Mortgages  

How energy efficiency is affecting the mortgage market

As well as a voluntary EPC target for lenders, the government has proposed requiring new tenancies to reach a C-rating from April 2025 and all tenancies to reach the same rating by April 2028.

Clay warns that landlords with properties that do not meet the proposed standard may find it difficult to secure a buy-to-let mortgage.

“The government has also pledged that by 2035, [as many homes as possible] should have an EPC rating of C or above as part of its long-term plan to tackle climate change, meaning buyers or homeowners looking to remortgage may struggle in the future.”

Gammon at Knight Frank Finance says it is clear the government wants lenders to play their part in cutting emissions in the residential sector.

He adds that while the market for green finance has a “bright future”, it remains small.

Indeed, a broker poll by Countrywide Surveying Services found the majority of respondents (94 per cent) were yet to sell a green mortgage, which typically offers a lower interest rate.

“Incentives for borrowers are improving, but still don't move the needle for borrowers on a large scale,” says Gammon.

Little impact on value despite growing interest

Ana Bajri, head of sustainability at Countrywide Surveying Services, says although ‘brown’ features and poor energy efficiency are noted in valuation reports, the practice does not see much evidence that this is reflected in property sale prices, despite an uptick in demand for energy-efficient homes.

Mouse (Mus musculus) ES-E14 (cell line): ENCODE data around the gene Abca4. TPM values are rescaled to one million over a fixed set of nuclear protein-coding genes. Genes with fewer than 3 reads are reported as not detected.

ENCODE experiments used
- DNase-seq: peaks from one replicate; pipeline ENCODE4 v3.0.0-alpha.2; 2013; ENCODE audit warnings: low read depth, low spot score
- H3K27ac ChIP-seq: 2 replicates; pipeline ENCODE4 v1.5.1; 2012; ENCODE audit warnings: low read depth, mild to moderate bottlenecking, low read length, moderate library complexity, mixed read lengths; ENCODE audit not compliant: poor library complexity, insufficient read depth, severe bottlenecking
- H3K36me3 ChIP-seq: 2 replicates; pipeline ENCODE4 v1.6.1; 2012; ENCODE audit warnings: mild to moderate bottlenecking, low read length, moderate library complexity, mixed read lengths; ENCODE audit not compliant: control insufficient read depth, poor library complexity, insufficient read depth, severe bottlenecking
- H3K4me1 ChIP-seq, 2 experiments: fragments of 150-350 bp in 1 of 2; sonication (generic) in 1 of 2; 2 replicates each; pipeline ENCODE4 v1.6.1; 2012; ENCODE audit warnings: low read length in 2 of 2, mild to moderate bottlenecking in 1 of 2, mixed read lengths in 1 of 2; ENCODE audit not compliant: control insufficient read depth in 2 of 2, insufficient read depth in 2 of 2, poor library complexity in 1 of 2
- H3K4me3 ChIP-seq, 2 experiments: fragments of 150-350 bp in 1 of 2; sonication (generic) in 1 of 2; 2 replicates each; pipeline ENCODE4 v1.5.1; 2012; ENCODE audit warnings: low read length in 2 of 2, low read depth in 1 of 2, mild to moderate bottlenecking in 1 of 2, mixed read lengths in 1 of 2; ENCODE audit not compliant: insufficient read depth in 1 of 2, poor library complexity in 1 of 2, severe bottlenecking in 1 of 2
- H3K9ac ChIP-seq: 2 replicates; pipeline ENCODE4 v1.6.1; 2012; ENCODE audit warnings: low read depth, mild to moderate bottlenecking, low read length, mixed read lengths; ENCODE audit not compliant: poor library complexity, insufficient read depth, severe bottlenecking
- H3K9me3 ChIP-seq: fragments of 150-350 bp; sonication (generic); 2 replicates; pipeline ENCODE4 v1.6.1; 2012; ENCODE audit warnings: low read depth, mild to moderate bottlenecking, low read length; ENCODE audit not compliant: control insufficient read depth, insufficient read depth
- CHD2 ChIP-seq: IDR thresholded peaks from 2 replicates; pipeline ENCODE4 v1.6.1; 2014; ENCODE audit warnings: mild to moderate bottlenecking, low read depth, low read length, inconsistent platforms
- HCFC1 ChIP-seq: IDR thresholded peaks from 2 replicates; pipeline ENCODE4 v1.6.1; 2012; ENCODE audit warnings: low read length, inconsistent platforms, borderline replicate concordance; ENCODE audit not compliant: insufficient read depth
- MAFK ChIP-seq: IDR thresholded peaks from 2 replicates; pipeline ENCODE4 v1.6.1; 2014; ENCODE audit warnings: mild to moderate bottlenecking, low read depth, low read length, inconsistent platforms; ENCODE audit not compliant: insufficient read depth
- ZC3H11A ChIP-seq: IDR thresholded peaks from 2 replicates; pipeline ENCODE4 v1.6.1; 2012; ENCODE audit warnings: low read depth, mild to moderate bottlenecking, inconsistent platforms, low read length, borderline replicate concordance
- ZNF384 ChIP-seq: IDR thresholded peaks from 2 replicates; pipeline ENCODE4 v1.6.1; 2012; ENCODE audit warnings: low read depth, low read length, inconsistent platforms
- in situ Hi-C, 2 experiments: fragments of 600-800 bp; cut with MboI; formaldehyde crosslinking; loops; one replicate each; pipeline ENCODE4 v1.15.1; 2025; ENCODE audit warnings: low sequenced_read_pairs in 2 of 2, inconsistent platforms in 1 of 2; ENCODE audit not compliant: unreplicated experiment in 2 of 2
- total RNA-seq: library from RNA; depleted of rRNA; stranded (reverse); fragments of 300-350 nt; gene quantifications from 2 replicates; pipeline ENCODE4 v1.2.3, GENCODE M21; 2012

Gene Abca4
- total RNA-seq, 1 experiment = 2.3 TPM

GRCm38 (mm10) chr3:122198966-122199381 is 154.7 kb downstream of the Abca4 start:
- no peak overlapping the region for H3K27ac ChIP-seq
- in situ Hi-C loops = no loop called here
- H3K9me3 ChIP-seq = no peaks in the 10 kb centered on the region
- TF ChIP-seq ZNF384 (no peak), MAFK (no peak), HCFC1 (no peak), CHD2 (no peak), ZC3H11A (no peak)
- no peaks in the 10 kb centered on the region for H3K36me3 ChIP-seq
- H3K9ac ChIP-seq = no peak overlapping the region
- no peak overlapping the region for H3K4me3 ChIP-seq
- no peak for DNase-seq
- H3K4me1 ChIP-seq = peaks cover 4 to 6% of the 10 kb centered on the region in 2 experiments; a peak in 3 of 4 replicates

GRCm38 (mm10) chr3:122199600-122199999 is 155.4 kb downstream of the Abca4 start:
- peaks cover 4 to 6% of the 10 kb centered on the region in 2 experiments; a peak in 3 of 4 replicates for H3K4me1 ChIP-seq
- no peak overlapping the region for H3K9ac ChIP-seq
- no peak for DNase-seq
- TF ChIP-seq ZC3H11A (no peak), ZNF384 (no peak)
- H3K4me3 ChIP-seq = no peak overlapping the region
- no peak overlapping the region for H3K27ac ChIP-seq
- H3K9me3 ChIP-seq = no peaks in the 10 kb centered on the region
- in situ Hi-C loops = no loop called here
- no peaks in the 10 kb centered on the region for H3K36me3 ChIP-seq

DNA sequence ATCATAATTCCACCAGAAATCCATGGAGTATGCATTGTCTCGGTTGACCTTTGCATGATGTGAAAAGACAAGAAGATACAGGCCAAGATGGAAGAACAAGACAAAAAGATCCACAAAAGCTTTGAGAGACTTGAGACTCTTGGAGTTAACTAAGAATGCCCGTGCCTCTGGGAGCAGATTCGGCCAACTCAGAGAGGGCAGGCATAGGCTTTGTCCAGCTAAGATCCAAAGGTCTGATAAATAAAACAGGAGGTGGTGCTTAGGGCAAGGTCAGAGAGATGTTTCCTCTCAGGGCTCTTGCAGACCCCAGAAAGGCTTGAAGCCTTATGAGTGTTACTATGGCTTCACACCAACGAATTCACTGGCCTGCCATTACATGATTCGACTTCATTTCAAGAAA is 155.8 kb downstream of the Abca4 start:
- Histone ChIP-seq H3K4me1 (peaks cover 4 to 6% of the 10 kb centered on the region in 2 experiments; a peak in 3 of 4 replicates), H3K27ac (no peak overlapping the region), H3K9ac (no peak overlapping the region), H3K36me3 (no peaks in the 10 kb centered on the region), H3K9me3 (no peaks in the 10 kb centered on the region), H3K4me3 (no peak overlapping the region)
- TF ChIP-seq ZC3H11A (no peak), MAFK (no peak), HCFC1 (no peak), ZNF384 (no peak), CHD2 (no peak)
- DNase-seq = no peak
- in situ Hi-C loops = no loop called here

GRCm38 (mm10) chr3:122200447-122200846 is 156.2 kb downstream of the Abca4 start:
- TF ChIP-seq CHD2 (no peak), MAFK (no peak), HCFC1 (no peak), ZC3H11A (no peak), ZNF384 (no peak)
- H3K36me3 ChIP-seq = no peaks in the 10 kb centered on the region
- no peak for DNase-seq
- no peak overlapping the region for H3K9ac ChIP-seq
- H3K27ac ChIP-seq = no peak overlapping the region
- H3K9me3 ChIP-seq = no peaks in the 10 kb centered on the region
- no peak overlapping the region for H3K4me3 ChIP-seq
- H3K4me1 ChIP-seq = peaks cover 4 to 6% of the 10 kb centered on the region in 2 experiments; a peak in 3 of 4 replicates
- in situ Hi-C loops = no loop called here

“At this point in time, valuers report that they are not observing any concrete evidence that energy-efficient homes are valued more, with other factors still being prominent in home purchases.”

But Bajri adds that CSS is starting to see a drive from lenders to start to consider energy efficiency and EPCs in mortgage valuations, with more lenders becoming increasingly concerned with low EPC ratings.

“Some lenders are keen to request more information relating to energy efficiency in the valuation reports, including noting the rating and highlighting any variations between the rating of the subject property and the comparables.

“[However,] we are not sensing low EPC ratings leading to lower valuations at this current time.”

Simon Jackson, managing director at SDL Surveying, says that to the extent that a poor energy efficiency rating is caused by a property in poor repair, it will have a lower value than a comparable property in good order.

“But today there is no hard and fast rule that says a D-rated property – which in all other respects is the same as a C-rated comparable property – is worth less,” he adds.

“Buyers do not today, in the main, differentiate price on the basis of energy efficiency alone.”